Today while watching football I glanced over at "faux anti-imperialist Twitter" to see them all sharing this post by Stephen Gowan, "The Revolutionary Distemper in Syria That Wasn’t". It continues the nauseating distortion and outright lies expected from those so-called leftists looking to deface the Syrian revolution. He relies on the same "protesters are rioters" and fear-of-Islam rhetoric common on the right, while treating regime sources as accurate and using the lives of Syrians in an "upscale district of Damascus" as evidence of youth support for the government -- so much for Marxist analysis!
Selective quoting, like the one from the Damascus youth, is commonly used to make the lies appear to be backed up by sources:
But if there was disagreement about what sparked the uprising, there was little disagreement that the uprising was violent. The New York Times reported that "Protesters set fire to the ruling Ba’ath Party’s headquarters..." 
When the source is read we find that it states clearly the protests were met by violent suppression:
As the protests grew heated, the police sprayed tear gas, further angering the protesters, who began tearing down a poster of Mr. Assad in the main square of Dara’a. The police then opened fire into the crowd, witnesses said.
Only after police opened fire on the crowd did protesters take the Ba'ath Party headquarters.
Gowan then details the fact that the protests were not, initially, calling for Assad to step down, but for detailed reforms. But how does this mesh with Gowan's thesis that this is about regime change, then, if the protests were based on a lie and violent from the start? Well he has an explanation!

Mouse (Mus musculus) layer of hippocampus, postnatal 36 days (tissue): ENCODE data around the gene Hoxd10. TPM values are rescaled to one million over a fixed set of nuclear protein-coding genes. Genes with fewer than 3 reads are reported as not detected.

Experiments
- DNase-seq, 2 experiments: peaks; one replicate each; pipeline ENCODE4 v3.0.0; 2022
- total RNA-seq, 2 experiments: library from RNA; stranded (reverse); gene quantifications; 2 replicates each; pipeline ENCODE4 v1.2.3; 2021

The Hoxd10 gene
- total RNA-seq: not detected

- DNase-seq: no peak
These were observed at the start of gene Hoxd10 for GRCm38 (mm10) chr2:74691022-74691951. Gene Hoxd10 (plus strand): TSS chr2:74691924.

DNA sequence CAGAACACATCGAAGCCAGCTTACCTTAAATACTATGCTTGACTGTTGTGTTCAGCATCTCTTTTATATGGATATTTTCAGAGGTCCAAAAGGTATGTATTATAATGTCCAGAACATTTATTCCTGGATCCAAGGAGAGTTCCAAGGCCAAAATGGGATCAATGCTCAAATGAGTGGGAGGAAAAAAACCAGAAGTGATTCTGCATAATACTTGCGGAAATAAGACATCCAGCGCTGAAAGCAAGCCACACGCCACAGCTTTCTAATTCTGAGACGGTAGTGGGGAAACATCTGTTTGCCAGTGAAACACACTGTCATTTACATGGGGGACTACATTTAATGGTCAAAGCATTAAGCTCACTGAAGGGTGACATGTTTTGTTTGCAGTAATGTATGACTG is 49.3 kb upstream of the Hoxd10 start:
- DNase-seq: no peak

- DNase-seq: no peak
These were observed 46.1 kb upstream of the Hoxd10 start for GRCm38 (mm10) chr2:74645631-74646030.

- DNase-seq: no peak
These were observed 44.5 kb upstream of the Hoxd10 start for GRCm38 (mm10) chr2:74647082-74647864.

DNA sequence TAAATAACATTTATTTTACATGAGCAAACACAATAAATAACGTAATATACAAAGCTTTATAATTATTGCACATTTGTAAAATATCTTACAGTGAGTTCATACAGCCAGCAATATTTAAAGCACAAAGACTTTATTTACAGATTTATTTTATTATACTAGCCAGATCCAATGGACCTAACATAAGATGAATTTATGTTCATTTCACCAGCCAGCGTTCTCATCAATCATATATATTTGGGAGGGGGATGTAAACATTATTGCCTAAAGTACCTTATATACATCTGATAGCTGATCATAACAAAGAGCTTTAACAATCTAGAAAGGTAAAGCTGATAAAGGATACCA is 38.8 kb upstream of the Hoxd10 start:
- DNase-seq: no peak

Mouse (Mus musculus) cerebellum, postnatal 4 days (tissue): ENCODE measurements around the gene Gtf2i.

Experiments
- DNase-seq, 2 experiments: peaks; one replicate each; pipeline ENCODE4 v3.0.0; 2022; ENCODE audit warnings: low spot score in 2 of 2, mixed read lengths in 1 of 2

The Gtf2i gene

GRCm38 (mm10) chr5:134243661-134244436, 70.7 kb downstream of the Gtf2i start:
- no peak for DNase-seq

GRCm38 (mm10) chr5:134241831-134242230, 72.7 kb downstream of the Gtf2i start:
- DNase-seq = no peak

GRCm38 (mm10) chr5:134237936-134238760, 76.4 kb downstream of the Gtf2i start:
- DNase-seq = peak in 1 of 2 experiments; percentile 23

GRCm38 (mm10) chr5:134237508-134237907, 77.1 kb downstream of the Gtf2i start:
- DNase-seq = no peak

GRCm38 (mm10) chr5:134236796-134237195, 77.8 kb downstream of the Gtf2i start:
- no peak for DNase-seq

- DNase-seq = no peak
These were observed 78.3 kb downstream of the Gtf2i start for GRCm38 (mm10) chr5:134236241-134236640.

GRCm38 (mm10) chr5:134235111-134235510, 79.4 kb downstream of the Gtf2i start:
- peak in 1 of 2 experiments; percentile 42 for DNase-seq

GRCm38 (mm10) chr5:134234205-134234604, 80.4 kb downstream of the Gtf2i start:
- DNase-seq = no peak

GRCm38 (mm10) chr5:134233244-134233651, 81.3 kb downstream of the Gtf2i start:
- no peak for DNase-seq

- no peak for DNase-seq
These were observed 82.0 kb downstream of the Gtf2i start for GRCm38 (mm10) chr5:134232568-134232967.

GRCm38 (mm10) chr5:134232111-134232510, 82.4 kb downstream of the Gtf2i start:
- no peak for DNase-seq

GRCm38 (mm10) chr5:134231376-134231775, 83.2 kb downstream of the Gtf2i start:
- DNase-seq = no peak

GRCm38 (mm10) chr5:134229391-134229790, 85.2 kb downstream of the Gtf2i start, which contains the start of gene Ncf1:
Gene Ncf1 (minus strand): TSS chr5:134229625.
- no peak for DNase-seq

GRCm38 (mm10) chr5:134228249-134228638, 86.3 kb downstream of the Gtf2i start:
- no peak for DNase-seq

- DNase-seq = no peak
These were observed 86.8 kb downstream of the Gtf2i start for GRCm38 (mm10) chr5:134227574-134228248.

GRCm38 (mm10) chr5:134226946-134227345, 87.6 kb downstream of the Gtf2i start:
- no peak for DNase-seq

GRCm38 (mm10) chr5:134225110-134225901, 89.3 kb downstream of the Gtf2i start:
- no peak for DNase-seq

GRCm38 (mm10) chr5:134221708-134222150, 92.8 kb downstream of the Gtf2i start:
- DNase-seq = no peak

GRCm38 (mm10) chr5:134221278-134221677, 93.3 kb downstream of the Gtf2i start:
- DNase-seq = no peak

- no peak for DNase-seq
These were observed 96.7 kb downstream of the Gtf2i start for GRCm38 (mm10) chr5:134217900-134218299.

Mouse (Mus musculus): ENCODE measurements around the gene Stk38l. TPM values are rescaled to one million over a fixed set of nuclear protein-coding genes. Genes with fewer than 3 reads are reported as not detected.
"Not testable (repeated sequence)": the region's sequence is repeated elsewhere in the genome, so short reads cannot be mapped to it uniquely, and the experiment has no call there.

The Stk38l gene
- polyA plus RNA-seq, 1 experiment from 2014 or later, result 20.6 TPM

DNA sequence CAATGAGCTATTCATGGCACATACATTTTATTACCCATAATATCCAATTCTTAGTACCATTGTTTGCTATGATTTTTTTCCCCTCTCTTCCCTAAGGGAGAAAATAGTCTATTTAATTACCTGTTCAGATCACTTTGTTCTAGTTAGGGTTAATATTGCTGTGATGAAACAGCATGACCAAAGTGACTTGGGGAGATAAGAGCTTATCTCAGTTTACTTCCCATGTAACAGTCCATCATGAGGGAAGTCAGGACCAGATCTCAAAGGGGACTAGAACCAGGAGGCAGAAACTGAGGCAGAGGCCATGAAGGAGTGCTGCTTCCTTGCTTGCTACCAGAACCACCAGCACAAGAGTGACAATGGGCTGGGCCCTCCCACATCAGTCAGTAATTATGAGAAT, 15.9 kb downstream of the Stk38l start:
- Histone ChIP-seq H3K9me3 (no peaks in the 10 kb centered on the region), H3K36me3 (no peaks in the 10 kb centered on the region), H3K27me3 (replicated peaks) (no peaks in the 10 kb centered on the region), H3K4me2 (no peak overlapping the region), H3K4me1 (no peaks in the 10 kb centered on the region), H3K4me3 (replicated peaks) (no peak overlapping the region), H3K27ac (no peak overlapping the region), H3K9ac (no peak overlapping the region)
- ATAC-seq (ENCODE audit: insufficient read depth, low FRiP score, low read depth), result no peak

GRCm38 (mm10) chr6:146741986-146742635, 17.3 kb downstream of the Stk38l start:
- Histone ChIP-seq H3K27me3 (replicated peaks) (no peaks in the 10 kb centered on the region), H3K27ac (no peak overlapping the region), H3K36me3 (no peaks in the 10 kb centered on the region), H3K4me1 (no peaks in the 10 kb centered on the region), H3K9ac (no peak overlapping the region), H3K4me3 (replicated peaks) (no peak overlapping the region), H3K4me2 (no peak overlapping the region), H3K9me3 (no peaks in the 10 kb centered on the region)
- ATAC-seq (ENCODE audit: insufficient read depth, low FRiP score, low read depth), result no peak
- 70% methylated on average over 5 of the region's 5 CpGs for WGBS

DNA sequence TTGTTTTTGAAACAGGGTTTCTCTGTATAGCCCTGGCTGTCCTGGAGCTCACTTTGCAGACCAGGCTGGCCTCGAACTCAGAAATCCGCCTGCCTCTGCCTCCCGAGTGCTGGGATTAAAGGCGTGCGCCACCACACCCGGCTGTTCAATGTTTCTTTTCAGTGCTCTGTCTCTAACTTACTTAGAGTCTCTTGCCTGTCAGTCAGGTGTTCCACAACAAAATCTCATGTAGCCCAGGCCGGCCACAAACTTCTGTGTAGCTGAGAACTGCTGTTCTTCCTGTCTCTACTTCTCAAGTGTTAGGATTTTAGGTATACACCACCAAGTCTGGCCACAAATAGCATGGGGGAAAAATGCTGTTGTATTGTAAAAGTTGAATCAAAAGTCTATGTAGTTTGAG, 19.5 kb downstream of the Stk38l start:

This wasn’t a demand for jobs and greater democracy, but a demand for the release from prison of activists inspired by the goal of bringing about an Islamic state in Syria. The call to lift the emergency law, similarly, appeared to have little to do with fostering democracy and more to do with expanding the room for jihadists and their collaborators to organize opposition to the secular state.
Of course! Protesters demanding economic reform and the freeing of political prisoners were actually undercover jihadis! And Assad fell for their trap! Assad wasn't ruthlessly calculating with the release of the likes of Abu Muhammad al-Joulani and Mohammed Haydar (anything but peaceful political prisoners the protests called for the release of), assuming it would work in his favor to frame the opposition as "Islamic terrorists." No, according to Gowan, Assad was simply duped.
Time reported that a string of protests had broken out and that Islam was playing a prominent role in them.
Frightening! Gowan seems to be hinting that Islam is counter to freedom and democracy, making this is a very worrisome development indeed. Elsewhere, Gowan, like a good faux anti-imperialist, makes sure to be more specific, citing "Sunni Islamists" so he can point out he doesn't mean "all Muslims":
Syria’s religious minorities recognized something about the uprising that the Western press under-reported (and revolutionary socialists in the United States missed), namely, that it was driven by a sectarian Sunni Islamist agenda which, if brought to fruition, would have unpleasant consequences for anyone who wasn’t considered a “true” Muslim.
But while Western leftists were from the beginning decimating this propaganda from Assad as he looked to capitalize on divisions, Syrians knew better: 'One, one, one, the Syrian people are one.'
In order to link the uprising to Western orchestrated "regime change," Gowan next discusses the plans drawn up in Washington for overthrowing Assad during the Bush administration. Which is true, but that was 2005, as early as 2006 the relationship between Assad and the West was warming. As soon as Obama was in office it was clear he, too, was not interested in regime change but instead working with the dictator. And the goal of keeping the Syrian state, with or without Assad, has remained the Obama administration's policy, to protect the Iran deal, the president not interested in the aspirations of the Syrian people. The latter point is especially made clear by his lack of understanding for the revolution in this interview with Jeffrey Goldberg: